Cabrera’s Triple Crown effort inspires Detroit youth to excel at three kinds of crime

DETROIT – On the verge of becoming MLB’s first Triple Crown winner since 1967, Detroit Tigers third baseman Miguel Cabrera is aware that all eyes are on him—especially those of the impressionable young men and women in his community.

Playing in a city ravaged by poverty and injustice, Cabrera knows that being a positive example can make an enormous impact on the local youth, many of whom lack dependable male role models in their lives.

“I just try my hardest, no matter what,” said Cabrera. “If you can have the best batting average, great, but why stop there? Why not be the best at everything you can? Home runs, RBIs, stolen bases, clean throws—whatever it is you’re capable of, excel to your fullest extent.”

Many local teens have heeded his example, applying his words and actions into the contexts of their own lives.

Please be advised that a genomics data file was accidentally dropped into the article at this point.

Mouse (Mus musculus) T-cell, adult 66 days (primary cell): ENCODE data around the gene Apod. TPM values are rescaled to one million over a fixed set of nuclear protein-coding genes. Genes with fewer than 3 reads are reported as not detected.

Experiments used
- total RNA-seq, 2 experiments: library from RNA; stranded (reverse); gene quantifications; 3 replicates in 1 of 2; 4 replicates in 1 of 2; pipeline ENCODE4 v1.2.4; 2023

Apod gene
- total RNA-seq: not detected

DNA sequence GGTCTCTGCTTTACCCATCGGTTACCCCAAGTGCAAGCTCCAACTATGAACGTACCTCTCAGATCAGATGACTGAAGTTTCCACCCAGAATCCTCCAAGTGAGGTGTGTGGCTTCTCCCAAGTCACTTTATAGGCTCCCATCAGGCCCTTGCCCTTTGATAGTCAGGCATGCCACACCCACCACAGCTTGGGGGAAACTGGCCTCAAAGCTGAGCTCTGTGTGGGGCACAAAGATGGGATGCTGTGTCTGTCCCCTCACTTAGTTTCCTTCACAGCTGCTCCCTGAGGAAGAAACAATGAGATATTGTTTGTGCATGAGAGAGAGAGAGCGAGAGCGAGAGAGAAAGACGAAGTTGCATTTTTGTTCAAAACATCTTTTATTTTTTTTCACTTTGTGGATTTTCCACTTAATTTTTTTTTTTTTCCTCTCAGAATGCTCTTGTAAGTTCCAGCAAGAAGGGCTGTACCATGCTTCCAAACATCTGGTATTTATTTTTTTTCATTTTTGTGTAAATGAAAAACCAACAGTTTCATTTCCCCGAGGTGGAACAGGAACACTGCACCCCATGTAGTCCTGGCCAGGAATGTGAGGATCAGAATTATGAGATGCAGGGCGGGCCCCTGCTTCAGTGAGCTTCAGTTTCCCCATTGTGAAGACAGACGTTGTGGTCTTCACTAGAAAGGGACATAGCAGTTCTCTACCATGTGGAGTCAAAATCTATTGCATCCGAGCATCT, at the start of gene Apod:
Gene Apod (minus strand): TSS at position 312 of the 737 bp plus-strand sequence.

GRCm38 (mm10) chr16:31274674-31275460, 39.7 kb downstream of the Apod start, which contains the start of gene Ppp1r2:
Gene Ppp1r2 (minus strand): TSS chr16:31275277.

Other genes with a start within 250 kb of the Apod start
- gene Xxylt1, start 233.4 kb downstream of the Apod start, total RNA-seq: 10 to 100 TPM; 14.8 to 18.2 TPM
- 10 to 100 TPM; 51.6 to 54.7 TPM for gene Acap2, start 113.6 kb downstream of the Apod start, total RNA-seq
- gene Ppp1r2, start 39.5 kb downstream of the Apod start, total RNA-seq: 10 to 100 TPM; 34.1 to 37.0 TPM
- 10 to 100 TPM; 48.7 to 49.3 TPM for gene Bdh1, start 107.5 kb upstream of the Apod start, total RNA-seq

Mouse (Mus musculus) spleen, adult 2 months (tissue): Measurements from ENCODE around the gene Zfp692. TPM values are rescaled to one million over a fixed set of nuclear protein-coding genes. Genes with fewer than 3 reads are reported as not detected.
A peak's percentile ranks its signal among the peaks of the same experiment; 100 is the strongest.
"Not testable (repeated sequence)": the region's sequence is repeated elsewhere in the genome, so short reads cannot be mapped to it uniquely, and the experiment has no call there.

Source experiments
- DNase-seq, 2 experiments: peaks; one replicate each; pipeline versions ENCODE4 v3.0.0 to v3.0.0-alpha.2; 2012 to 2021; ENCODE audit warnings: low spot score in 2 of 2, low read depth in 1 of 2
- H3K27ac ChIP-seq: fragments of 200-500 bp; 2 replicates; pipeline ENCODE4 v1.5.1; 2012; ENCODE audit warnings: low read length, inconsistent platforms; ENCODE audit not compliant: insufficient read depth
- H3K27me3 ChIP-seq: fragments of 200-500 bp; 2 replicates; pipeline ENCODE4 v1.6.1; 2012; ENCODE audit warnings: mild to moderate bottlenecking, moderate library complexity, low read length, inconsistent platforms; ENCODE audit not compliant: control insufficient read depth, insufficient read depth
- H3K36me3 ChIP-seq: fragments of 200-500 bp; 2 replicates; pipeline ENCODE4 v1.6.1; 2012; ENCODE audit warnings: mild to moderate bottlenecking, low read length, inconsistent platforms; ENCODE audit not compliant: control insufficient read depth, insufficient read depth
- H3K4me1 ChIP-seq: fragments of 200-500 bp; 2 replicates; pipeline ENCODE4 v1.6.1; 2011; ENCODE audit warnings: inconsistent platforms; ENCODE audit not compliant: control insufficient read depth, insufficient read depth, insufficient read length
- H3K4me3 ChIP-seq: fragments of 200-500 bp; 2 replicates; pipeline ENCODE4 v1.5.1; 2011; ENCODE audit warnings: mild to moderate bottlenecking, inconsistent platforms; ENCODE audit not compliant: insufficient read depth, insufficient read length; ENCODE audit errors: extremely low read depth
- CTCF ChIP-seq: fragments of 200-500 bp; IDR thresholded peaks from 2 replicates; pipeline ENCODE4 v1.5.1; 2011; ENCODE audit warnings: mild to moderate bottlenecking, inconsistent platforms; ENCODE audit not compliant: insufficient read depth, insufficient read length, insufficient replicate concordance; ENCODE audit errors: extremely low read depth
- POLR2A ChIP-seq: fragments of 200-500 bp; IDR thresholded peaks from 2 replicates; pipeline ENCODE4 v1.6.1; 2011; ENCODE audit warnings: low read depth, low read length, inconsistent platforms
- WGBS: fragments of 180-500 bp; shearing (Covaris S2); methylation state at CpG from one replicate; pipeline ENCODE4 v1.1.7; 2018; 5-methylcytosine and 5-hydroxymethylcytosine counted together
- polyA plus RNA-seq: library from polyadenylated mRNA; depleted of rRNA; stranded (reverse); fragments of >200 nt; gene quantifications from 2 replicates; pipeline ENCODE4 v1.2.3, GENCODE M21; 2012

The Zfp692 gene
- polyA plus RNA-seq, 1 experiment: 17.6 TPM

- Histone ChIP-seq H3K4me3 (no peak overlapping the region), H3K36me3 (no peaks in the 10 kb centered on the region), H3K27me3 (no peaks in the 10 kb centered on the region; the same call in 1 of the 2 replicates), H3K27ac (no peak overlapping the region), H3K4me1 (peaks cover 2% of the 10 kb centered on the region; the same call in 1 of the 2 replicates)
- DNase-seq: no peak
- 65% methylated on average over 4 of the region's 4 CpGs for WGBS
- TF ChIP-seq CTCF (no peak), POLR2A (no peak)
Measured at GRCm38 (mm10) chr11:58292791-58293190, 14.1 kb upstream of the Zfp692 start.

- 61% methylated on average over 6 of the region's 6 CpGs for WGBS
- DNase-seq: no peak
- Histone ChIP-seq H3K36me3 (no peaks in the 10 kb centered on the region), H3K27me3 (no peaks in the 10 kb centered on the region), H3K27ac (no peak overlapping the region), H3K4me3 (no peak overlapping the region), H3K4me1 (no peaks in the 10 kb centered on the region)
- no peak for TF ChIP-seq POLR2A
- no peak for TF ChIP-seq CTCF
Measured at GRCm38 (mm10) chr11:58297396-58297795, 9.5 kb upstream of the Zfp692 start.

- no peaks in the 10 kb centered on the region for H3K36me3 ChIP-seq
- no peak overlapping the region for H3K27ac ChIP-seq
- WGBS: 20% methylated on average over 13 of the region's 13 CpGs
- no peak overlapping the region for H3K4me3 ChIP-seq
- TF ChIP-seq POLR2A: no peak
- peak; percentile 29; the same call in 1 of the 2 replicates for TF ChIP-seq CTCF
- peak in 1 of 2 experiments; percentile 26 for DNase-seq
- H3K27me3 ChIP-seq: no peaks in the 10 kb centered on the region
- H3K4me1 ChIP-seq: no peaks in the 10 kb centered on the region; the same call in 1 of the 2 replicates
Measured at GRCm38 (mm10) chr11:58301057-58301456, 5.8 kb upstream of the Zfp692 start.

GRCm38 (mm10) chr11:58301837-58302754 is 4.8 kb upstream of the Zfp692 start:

“Man, before this year, the only hustle I had goin’ was selling dope,” said 14-year-old Devin Wells. “But then Miguel comes around and starts dominating EVERYTHING, and so I was like, ‘Maybe I need to have some higher ambitions.’”

In addition to selling drugs, Wells now picks pockets on public transportation and spray-paints his name on garages in affluent neighborhoods.

“It feels amazing,” he said. “I’m finally reaching my full potential, and it’s all thanks to Miguel. When I grow up, I wanna be just like him, but like a criminal version.”

Hundreds of other local youth have followed in Cabrera’s footsteps, each of them inspired by specific moments in his Triple Crown campaign.

“I remember this one time when he tried to squeeze in a double off of Ichiro, and he’s just so chunky, so you knew he was gonna get thrown out, but it was just really special for me to see him going for it anyway,” recalled Davis Moreno, an overweight 16-year-old. “I used to be really self-conscious about my weight, but now I don’t let it stop me from chasing my dreams.”

Moreno is now making $300 a week mugging tourists at knifepoint. Additionally, he’s learning how to hotwire cars, and from his bedroom he’s charging friends $15 to wipe stolen iPhones, which he hopes will be a gateway into the exciting world of cyber crime.

“It’s just great to see that I’m making a difference,” said Cabrera with a tear in his eye. “These kids have truly shoplifted my heart.”

Image via John Rieger, US Presswire

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